Constructed ca. 1940-41 by Ralph and Anna Ferris, the Coronado Lodge was part of a national boom in motel construction between 1940 and 1960 that reflected the nation’s growing automobile-based mobility and increased disposable income for leisure travel in the years following World War II. The Coronado Lodge is important for many reasons, most strikingly for its association with the history of African American travel and tourism during the era of segregation.
The motel has offered accommodations to African Americans since at least 1946 and advertised from 1957 to 1967 in The Negro Travelers’ Green Book, an essential tool for Black travelers during the time of Jim Crow and segregation. In 1957, under owners Arthur and Hattie Copley, the Coronado became the second Colorado motel to be listed in the Green Book and remained one of only three Colorado motels listed in the guide through 1967. The facility was integrated, welcoming both whites and guests of color prior to the passage of the 1964 Civil Rights Act.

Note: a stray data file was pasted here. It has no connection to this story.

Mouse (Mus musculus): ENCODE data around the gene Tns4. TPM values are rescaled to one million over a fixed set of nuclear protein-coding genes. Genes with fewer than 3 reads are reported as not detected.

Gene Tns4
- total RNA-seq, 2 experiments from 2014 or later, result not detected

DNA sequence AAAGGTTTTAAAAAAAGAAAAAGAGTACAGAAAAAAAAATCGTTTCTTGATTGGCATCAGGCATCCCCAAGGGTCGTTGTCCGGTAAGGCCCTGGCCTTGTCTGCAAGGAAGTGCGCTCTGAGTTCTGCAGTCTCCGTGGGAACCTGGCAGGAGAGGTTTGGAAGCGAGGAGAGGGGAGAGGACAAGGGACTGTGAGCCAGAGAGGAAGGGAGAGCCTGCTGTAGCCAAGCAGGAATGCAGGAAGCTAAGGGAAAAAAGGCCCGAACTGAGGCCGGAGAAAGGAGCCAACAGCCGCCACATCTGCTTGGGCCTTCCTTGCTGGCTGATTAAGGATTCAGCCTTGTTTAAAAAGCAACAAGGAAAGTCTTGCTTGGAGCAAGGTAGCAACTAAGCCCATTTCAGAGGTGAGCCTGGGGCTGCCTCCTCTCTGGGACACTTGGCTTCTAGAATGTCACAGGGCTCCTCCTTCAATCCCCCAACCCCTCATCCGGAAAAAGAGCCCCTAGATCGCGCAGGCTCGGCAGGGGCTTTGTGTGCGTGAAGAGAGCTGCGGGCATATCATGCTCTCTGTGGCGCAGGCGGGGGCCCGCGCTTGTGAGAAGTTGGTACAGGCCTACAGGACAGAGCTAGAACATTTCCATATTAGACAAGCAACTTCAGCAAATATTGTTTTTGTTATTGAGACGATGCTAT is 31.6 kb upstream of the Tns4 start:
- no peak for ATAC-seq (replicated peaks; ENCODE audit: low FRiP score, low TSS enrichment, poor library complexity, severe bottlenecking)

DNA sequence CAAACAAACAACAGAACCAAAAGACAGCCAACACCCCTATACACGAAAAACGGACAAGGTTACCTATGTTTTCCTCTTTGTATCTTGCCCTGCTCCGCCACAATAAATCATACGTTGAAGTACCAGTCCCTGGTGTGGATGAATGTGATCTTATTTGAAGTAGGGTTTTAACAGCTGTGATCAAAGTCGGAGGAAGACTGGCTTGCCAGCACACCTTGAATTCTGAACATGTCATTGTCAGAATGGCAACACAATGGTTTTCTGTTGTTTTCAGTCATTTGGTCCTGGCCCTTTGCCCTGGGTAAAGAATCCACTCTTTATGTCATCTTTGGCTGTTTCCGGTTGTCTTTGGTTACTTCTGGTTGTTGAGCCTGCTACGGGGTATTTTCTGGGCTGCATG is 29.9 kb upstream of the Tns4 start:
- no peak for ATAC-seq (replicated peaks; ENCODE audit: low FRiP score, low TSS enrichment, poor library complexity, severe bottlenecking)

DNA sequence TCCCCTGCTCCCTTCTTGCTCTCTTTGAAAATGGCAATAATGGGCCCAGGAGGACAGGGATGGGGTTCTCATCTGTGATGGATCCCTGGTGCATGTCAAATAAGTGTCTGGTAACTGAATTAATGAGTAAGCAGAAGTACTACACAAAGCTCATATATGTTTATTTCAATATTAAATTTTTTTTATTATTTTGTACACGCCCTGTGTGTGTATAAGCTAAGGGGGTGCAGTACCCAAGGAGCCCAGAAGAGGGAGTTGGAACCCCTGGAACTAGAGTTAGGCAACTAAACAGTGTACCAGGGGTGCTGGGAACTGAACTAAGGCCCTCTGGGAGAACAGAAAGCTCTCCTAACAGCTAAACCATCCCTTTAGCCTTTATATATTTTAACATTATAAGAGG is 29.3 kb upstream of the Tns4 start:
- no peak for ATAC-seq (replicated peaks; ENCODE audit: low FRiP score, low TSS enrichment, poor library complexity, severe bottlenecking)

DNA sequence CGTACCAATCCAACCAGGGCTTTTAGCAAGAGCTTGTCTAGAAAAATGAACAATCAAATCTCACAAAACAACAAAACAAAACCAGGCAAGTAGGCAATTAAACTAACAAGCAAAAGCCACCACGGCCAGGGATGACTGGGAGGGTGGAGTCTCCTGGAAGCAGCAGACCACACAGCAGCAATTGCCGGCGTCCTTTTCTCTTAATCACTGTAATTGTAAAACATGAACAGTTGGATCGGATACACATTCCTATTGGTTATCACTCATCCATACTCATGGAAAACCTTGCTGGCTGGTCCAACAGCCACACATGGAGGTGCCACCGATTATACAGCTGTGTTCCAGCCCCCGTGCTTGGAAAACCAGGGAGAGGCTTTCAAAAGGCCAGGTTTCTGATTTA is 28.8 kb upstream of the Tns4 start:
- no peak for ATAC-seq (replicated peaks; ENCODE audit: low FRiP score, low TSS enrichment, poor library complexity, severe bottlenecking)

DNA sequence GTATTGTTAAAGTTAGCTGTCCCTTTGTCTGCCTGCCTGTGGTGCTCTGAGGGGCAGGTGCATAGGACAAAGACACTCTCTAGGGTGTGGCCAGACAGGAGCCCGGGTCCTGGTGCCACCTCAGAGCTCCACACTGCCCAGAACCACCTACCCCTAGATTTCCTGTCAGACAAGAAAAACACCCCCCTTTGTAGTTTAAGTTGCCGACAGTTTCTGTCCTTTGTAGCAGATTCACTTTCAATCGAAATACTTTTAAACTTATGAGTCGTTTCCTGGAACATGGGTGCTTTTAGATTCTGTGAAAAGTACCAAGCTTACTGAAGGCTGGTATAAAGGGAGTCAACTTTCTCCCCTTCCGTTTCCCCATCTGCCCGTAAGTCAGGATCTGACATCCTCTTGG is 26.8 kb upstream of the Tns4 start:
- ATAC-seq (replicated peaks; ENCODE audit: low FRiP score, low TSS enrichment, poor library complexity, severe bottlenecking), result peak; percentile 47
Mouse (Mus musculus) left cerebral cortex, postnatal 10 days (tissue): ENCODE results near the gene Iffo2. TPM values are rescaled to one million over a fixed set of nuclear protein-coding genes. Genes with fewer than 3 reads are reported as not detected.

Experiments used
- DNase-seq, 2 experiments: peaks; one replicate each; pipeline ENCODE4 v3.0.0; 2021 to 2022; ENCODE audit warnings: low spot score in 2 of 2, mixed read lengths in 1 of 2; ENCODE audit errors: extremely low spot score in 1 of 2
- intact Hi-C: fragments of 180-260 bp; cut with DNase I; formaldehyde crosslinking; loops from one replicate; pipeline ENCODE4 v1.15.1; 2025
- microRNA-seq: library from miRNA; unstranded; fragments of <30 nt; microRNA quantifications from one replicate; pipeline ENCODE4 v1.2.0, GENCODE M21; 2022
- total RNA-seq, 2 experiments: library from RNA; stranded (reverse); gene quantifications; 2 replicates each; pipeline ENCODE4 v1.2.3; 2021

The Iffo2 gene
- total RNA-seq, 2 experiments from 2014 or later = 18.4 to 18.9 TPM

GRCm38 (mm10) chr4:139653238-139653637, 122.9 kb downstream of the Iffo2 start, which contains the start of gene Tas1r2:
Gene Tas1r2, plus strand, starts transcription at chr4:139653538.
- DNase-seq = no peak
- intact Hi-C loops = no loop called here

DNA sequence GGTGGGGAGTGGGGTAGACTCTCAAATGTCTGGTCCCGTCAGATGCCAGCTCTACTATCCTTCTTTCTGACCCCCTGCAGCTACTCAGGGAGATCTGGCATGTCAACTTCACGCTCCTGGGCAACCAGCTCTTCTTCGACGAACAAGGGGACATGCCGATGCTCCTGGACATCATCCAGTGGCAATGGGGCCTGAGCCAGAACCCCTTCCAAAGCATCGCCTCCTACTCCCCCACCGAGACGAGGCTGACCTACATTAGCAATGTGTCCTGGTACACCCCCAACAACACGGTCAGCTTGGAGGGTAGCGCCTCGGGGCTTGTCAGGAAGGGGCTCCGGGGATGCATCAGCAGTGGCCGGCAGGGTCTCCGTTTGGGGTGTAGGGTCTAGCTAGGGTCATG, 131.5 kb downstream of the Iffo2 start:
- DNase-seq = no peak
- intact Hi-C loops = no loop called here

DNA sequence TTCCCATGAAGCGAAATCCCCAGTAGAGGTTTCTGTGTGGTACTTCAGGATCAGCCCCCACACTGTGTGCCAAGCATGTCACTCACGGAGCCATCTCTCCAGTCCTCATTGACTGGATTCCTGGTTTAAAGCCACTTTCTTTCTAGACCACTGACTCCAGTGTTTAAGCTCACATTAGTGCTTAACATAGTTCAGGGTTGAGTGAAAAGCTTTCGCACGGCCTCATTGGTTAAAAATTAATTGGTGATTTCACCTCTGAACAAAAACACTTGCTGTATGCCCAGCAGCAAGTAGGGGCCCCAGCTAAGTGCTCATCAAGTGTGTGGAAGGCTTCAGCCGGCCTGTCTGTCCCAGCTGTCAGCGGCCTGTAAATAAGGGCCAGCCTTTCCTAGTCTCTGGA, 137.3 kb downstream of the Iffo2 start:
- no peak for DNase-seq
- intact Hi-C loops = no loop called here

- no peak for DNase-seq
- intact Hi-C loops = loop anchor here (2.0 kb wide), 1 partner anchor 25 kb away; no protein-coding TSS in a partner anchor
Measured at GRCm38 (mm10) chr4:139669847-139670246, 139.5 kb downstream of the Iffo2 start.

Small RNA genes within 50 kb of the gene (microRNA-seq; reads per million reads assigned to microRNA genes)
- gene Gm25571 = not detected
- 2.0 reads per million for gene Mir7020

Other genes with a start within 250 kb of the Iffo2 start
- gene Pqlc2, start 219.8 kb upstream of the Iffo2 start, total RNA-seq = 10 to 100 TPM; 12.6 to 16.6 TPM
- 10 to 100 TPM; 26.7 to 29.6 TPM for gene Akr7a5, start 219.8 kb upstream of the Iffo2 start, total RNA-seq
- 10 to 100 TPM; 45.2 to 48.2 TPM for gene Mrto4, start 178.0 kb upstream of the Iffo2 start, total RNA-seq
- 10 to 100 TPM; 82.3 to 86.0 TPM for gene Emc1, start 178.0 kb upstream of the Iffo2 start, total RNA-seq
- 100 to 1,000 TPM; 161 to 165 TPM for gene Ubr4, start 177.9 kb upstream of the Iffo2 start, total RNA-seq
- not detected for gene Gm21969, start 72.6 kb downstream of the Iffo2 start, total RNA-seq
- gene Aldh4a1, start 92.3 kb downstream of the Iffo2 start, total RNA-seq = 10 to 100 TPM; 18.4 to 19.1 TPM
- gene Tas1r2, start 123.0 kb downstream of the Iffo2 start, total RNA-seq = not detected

The Coronado Lodge also reflects the commercial history of Pueblo, operating as a motel from ca. 1940-41 to the present and playing an important role in the local tourism and hospitality industry. The motel is also an excellent example of Pueblo Revival-style mid-century motel architecture. The Pueblo Revival style produced an eye-catching appearance that appealed to travelers by evoking the history and romance of the Southwest. The style is particularly appropriate for Pueblo, which historically has had a large Hispano population with ties to New Mexico. The Coronado Lodge displays several distinguishing characteristics of the Pueblo Revival style including stepped massing, flat roofs with parapets, stuccoed adobe and concrete block walls, projecting vigas, portales with corbelled brackets, and flat-headed windows.